When one fish is injured, others nearby may dart, freeze, huddle, swim to the bottom or leap from the water. The other fish know that their school mate has been harmed. But how?
In the 1930s, Karl von Frisch, the famous ethologist, noted this behavior in minnows. He theorized that injured fish release a substance that is transmitted by smell and causes alarm. But Dr. von Frisch never identified the chemical composition of the signal. He just called it schreckstoff, or “scary stuff.”
Schreckstoff is a long-standing biological mystery, but now researchers may have solved a piece of it. In a study published in February in Current Biology, Suresh Jesuthasan, a neuroscientist at the Biomedical Sciences Institutes in Singapore, and his colleagues isolated sugar molecules called chondroitins from the outer mucus of zebra fish.
They found that when these molecules are broken into fragments, as they might be when the fish’s skin is injured, and added to water, they prompt alarm behavior in other fish. At low concentrations, the fish were “mildly perturbed,” Dr. Jesuthasan said. At high concentrations, they stopped darting altogether and froze in place for an hour or longer.
He and his colleagues also showed that neurons in the olfactory bulb of these fish were activated when exposed to the sugar fragments. In a sense, the fish seemed to “smell” the injury.
The work could have broad implications for understanding fear and panic in other animals, and perhaps in humans, said Lisa Stowers, a neuroscientist at the Scripps Research Institute who was not involved in the research. Researchers have long struggled for better ways to help patients who are chronically prone to panic or anxiety.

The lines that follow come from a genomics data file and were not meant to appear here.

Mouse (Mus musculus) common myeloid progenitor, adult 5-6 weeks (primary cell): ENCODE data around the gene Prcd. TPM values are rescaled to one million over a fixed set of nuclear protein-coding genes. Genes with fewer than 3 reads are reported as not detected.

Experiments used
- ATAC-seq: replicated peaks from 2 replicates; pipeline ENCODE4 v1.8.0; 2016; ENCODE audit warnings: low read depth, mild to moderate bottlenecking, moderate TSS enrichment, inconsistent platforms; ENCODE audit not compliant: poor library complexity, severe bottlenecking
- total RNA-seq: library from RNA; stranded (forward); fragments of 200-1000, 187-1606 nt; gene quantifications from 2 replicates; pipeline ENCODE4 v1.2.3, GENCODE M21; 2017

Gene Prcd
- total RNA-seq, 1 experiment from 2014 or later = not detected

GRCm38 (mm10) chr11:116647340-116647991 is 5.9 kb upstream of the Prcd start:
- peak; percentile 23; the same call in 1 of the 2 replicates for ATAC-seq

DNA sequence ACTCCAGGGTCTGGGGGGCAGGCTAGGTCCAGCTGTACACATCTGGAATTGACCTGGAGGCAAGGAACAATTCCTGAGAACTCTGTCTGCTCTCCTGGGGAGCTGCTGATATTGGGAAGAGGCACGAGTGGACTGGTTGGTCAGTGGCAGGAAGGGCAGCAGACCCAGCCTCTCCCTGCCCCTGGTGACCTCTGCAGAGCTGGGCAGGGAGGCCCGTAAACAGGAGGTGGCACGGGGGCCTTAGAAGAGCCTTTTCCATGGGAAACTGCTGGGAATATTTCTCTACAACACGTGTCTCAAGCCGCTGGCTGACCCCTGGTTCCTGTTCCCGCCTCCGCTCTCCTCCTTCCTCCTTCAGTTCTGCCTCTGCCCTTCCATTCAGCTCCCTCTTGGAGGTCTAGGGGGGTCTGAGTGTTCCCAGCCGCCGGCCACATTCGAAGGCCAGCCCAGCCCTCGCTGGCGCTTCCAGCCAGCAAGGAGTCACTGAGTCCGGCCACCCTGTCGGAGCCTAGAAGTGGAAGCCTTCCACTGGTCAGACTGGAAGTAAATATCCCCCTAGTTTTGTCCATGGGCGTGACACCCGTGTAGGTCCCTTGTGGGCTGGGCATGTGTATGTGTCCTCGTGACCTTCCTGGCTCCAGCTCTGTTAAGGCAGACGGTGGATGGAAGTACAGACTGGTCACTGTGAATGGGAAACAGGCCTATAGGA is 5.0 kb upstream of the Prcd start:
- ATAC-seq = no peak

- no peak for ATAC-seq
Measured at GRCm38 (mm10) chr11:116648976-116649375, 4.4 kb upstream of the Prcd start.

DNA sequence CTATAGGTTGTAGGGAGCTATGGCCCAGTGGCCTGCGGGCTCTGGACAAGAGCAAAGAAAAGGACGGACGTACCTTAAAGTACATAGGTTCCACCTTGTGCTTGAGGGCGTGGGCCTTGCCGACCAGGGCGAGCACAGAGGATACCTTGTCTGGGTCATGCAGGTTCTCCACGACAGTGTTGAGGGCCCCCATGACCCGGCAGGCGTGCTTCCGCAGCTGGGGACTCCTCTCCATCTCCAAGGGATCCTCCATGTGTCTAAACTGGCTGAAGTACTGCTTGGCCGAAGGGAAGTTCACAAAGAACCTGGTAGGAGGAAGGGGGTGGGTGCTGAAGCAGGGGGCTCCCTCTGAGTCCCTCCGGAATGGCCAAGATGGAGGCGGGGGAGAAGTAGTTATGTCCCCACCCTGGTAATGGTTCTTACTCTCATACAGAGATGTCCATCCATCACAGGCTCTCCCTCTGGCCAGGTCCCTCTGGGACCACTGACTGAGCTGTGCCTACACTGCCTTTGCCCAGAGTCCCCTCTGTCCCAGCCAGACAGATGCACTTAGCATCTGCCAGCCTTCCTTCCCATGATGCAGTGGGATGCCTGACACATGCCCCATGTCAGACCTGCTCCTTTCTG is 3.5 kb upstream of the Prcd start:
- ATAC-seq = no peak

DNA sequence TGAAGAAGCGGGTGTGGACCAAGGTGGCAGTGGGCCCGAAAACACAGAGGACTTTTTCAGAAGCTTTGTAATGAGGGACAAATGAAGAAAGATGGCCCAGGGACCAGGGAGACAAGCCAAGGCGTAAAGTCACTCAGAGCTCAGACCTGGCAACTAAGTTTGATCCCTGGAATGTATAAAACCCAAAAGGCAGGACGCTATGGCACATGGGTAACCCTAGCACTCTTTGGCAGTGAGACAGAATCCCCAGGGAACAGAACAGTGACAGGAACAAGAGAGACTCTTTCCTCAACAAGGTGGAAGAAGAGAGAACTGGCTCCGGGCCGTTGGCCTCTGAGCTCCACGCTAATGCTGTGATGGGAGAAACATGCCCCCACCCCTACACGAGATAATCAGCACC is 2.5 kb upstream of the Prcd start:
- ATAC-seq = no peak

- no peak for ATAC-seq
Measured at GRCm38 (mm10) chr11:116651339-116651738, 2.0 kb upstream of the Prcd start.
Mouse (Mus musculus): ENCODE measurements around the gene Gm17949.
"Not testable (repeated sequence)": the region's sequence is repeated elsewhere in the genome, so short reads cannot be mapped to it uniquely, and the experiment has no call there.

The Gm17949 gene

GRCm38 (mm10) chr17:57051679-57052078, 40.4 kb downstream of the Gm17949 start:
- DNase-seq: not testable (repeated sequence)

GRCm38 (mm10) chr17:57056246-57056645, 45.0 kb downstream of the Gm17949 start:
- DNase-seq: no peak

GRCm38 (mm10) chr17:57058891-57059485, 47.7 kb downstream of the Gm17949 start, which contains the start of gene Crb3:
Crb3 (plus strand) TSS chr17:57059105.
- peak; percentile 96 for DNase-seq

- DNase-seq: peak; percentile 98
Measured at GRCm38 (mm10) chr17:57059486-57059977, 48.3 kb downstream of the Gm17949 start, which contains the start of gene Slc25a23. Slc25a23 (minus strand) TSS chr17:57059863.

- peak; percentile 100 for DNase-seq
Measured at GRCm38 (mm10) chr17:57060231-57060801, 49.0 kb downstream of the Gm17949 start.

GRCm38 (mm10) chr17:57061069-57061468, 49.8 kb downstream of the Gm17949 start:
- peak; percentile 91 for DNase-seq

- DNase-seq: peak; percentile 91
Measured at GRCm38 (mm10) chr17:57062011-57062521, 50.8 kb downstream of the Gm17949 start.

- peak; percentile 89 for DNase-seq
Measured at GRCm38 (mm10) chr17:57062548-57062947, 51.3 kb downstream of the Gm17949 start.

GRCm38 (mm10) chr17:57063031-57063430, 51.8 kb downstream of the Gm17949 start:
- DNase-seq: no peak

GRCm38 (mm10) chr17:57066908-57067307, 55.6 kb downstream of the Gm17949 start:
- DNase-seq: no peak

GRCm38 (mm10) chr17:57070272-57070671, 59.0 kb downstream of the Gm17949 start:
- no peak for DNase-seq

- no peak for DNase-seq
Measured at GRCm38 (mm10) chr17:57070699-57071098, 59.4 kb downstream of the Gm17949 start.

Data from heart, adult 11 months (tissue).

Fear can be a useful tool for an individual animal. But it’s even more useful for one animal to be able to communicate its alarm — quickly — to others of its kind. Many lower animals seem to rely on smell to accomplish this, but surprisingly little is known of the substances used, or how they are produced or perceived.
The best-known alarm signals are used by bees and ants. The European honeybee releases a mixture of compounds after a sting. A major component is a molecule called isopentyl acetate, which rouses alarm in other honeybees. “Carpenter ants release compounds called formic acid and n-undecane to signal danger to their fellows,” Dr. Jesuthasan said. “Ants that sense these chemicals stop moving, swing their antennae and then begin moving quickly. If an enemy is spotted, they become aggressive. The exact response depends on the ratio of the chemicals.”
Sea urchins release substances when their bodies are crushed that cause other sea urchins to flee. Similar responses have been shown in marine snails, tunicates and tadpoles. But the chemical nature of the signals is not known, Dr. Jesuthasan added.
In a 2008 paper published in Science, Marie-Christine Broillet, a neuroscientist at the University of Lausanne in Switzerland, identified the system responsible for picking up on alarm signals in mice: a few hundred neurons, called the Grueneberg ganglion, in the tip of the nose. But Dr. Broillet did not identify the signaling molecules — “a major scientific challenge,” she said.